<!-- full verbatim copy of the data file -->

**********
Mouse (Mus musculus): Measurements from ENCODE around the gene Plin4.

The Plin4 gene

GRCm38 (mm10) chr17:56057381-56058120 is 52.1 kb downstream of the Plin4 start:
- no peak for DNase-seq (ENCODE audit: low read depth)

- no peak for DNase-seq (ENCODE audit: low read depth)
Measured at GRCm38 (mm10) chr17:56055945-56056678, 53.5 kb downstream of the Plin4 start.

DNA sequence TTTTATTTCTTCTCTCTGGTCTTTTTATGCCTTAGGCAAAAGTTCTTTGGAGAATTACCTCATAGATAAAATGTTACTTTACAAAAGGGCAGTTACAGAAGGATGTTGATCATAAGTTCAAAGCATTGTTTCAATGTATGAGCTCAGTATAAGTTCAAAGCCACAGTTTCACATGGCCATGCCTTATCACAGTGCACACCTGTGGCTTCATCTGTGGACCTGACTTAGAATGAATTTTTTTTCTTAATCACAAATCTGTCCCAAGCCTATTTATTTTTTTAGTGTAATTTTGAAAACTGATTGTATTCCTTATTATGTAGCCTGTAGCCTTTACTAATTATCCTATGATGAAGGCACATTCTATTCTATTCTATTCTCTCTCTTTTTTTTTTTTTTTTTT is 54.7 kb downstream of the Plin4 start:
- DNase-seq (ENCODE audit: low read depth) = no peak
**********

Mouse (Mus musculus): Measurements from ENCODE around the gene Plin4.

The Plin4 gene

GRCm38 (mm10) chr17:56057381-56058120 is 52.1 kb downstream of the Plin4 start:
- no peak for DNase-seq (ENCODE audit: low read depth)

- no peak for DNase-seq (ENCODE audit: low read depth)
Measured at GRCm38 (mm10) chr17:56055945-56056678, 53.5 kb downstream of the Plin4 start.

DNA sequence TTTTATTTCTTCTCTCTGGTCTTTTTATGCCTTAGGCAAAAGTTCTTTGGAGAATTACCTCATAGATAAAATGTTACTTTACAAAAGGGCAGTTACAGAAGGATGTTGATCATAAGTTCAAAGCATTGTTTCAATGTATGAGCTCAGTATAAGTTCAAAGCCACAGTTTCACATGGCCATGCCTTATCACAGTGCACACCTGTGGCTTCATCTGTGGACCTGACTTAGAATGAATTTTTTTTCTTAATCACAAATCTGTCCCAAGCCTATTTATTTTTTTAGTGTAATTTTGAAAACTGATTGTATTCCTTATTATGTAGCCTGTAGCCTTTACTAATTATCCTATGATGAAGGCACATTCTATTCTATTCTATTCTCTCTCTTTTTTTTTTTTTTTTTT is 54.7 kb downstream of the Plin4 start:
- DNase-seq (ENCODE audit: low read depth) = no peak